The state Attorney General’s Office announced Tuesday it has turned down Mendocino County District Attorney Dave Eyster’s bid to be recused from deciding whether ousted Ukiah Police Chief Noble Waidelich should be prosecuted on a woman’s sexual assault complaint.
Eyster in late September attempted to hand off a decision to state prosecutors about the outcome of the high-profile case, which was investigated by Sonoma County for weeks this past summer after the alleged victim complained the former police chief sexually assaulted her on June 13, 2022, while he was on duty.
The investigation’s conclusions have been kept under wraps by the DA since. Eyster has refused to publicly comment on any aspect of the case, including the fact that investigators are looking into a sexual assault case, the second such police misconduct case to rock local law enforcement and the town of Ukiah this year.
Until now, the investigation has been labeled “a criminal complaint,” but the Attorney General’s letter specifically identifies sexual assault.
“The investigation arose from a complaining witness’s June 13, 2022, complaint to the Mendocino County Sheriff’s Office that Mr. Waidelich sexually assaulted her while he was on duty,” according to the AG’s letter.
Eyster’s secretive handling of the Waidelich case was eventually questioned publicly because three weeks after the sexual assault complaint was made against the police chief, the DA approved a controversial plea deal dropping sexual assault charges against a former Ukiah police sergeant once under Waidelich’s command.
Disgraced UPD Sgt. Kevin Murray, under the terms of that deal, was placed on probation rather than serving jail time as advocated by probation officers. In addition, Eyster in 2017 was named a defendant in a civil lawsuit filed by a former county probation officer and live-in partner of the fired police chief. She complained the DA personally orchestrated a campaign to force her out as a local law enforcement representative after she accused Waidelich of abusing her. Eyster eventually succeeded in getting dismissed from the still pending lawsuit, citing state provisions that District Attorney’s immunity from decisions they make on the job.
Since then, a possible outcome of the high-profile Waidelich case has dogged the former police chief, city officials, and Eyster. The lack of any public statement by prosecutors, and the fact that details of the case are still under wraps months after the complaint was filed, has only exacerbated public concerns about the second local police misconduct case to be aired this year.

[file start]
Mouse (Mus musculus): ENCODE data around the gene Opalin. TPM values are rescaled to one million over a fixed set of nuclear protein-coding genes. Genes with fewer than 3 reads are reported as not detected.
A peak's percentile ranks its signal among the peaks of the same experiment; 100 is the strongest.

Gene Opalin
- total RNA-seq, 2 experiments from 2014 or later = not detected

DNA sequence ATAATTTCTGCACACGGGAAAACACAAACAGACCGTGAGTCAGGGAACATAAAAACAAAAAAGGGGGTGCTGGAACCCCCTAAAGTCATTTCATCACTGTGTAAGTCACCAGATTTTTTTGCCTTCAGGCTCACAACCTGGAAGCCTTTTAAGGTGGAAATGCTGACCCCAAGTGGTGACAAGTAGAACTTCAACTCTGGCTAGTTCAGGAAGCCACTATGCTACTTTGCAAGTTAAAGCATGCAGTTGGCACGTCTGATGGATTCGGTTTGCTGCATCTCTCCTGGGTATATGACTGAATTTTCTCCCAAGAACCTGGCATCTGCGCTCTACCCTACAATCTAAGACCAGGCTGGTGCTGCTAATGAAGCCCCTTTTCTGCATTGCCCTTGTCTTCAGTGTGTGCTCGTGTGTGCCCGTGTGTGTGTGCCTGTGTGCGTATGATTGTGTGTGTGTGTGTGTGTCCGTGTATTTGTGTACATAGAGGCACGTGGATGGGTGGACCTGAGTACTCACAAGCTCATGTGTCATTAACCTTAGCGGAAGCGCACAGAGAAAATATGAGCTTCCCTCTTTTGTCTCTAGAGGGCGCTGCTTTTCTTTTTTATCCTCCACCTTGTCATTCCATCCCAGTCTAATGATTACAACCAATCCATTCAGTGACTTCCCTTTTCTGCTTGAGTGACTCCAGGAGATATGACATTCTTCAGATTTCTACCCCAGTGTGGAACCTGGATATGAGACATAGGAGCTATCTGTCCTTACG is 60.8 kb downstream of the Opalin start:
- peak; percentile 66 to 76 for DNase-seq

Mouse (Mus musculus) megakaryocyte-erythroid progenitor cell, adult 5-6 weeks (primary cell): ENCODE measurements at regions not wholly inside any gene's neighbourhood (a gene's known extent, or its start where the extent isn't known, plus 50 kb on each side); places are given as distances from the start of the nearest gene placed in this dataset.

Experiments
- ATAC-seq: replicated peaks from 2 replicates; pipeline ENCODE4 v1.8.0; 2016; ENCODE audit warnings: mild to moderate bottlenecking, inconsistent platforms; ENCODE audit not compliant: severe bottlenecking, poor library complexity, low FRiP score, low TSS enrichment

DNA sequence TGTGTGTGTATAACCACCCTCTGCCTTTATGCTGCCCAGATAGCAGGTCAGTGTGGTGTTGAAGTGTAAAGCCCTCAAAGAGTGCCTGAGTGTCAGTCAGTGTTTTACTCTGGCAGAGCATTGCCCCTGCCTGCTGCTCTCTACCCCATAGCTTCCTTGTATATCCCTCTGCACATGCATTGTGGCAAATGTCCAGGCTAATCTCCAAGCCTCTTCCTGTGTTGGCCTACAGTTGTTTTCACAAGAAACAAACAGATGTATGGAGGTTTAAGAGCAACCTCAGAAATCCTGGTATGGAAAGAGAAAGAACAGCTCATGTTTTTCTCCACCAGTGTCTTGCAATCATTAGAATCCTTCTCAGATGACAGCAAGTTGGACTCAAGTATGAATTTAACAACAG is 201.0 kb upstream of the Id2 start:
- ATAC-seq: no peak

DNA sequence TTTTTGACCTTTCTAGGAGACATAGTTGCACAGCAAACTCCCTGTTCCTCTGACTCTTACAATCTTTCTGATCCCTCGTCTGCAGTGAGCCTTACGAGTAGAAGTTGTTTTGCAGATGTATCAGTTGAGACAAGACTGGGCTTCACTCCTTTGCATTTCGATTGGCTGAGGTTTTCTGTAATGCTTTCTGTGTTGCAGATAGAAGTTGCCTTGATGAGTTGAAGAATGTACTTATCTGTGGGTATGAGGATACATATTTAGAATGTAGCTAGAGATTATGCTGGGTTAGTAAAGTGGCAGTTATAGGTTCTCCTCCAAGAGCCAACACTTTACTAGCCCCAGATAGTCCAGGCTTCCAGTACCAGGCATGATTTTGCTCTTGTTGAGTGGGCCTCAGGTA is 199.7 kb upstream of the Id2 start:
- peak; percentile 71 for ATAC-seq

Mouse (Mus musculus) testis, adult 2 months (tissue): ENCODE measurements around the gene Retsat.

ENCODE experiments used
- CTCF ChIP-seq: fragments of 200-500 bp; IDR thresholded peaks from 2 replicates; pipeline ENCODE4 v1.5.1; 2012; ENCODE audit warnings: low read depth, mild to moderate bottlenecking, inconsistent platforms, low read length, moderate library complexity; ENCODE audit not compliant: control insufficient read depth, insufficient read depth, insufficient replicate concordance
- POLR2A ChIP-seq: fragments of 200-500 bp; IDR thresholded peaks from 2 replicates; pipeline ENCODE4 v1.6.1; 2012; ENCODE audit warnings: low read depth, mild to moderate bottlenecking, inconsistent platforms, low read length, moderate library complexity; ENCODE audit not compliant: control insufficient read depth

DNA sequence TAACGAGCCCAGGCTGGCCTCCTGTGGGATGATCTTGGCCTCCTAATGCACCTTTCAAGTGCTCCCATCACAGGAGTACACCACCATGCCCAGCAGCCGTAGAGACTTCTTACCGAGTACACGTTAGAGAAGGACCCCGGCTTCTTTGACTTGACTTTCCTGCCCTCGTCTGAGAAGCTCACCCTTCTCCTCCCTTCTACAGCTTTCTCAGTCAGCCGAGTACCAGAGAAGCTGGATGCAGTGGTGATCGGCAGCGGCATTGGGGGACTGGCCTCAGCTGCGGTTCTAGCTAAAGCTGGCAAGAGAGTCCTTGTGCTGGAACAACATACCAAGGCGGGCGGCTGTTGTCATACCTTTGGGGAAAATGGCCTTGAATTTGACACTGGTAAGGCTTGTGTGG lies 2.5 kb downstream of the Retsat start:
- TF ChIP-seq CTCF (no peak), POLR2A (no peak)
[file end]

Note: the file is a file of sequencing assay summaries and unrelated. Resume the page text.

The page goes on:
The state Attorney General’s Office, after reviewing Eyster’s bid, wrote in a letter to the DA dated Nov. 3 that “the perception of a conflict does not require recusal or disqualification of the local elected prosecutor.”
Jeffrey Laurence, Senior Assistant Attorney General in San Francisco, said “a recusal inquiry must focus on whether there is evidence demonstrating likelihood that the Waidelich investigation will not be handled in a fair manner by the Mendocino County District Attorney’s Office, and not on how proceeding with the local prosecutor may appear to the public.”
“The request for the Attorney General to assume this investigation is based solely on the concern that the public might perceive an appearance of a conflict of appearance in this matter,” said Laurence.
Laurence, in tossing any decision about Waidelich back to Eyster, said, “We appreciate the concerns about appearances you have raised but we do not find a recusable conflict that would disqualify you or your office from handling this investigation.”
Laurence said the AG’s office understood that the DA seemed to be worried about public perception that “your office might provide a high-ranking law enforcement suspect more favorable treatment, as opposed to pursuing an impartial assessment of the facts of the case.”
“And you have raised the concern that various competing interests could be perceived by the general public as affecting any charging decision with respect to Mr. Waidelich,” said Laurence.
Laurence, said, “However, those appearances do not constitute a recusable conflict, and we are confident you and your office will exercise your prosecutorial discretion in evaluating this case in the same fair, impartial, professional, and even-handed manner with which you assess all investigations presented to your office.”
What Eyster will do now is unclear.
The woman involved is well-known by local law enforcement officials, and is a friend of many. She has declined to speak publicly about her experience with Waidelich.
Waidelich, his team of attorneys who include former Judge James King and Ukiah lawyer Steve Johnson, all have declined comment about the case.
DA Eyster did not respond last week for comments about the state AG’s determination.